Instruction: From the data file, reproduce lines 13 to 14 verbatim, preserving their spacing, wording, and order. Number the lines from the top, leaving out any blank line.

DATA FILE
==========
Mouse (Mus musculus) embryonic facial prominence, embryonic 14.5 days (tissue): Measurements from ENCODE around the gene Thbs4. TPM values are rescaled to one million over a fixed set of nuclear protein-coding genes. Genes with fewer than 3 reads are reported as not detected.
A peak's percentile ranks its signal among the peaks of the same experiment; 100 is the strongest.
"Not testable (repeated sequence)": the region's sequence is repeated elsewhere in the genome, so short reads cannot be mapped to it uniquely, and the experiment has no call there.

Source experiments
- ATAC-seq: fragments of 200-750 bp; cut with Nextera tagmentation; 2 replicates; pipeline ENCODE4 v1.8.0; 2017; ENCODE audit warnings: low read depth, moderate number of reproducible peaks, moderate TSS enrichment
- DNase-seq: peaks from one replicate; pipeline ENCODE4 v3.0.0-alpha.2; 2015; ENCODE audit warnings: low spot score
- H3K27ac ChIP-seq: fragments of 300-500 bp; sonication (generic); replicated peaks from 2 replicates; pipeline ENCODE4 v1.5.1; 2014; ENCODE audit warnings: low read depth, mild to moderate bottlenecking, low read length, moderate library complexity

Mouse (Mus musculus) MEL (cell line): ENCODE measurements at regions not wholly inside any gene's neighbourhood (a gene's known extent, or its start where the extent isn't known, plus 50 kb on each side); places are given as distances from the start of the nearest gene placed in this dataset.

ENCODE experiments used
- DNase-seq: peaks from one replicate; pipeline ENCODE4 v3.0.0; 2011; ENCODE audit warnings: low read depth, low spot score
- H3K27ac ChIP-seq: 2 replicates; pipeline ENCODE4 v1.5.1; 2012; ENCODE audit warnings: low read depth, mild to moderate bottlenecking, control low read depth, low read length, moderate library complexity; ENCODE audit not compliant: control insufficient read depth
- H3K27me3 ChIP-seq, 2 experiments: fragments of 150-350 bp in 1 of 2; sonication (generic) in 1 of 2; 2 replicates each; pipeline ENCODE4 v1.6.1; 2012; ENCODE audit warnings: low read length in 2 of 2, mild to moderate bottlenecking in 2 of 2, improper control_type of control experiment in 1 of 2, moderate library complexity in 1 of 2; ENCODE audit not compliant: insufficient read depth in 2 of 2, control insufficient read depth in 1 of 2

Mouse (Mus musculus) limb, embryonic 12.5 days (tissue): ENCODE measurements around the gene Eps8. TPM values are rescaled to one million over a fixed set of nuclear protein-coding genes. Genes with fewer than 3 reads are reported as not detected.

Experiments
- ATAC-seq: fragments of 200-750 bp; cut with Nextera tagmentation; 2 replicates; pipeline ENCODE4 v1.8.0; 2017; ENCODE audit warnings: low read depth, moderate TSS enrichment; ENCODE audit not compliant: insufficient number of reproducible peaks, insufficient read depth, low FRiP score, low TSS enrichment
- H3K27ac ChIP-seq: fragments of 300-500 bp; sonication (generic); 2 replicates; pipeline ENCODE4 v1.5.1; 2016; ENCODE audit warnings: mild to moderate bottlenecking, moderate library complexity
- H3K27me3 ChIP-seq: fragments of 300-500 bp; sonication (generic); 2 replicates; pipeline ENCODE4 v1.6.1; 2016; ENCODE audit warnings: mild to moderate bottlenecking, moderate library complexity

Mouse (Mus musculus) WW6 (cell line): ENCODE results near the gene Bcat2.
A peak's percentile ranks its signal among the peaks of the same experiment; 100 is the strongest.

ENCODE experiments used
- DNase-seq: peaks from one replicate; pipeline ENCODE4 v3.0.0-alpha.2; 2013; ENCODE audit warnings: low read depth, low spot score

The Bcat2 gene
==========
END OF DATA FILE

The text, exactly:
Mouse (Mus musculus) limb, embryonic 12.5 days (tissue): ENCODE measurements around the gene Eps8. TPM values are rescaled to one million over a fixed set of nuclear protein-coding genes. Genes with fewer than 3 reads are reported as not detected.

Experiments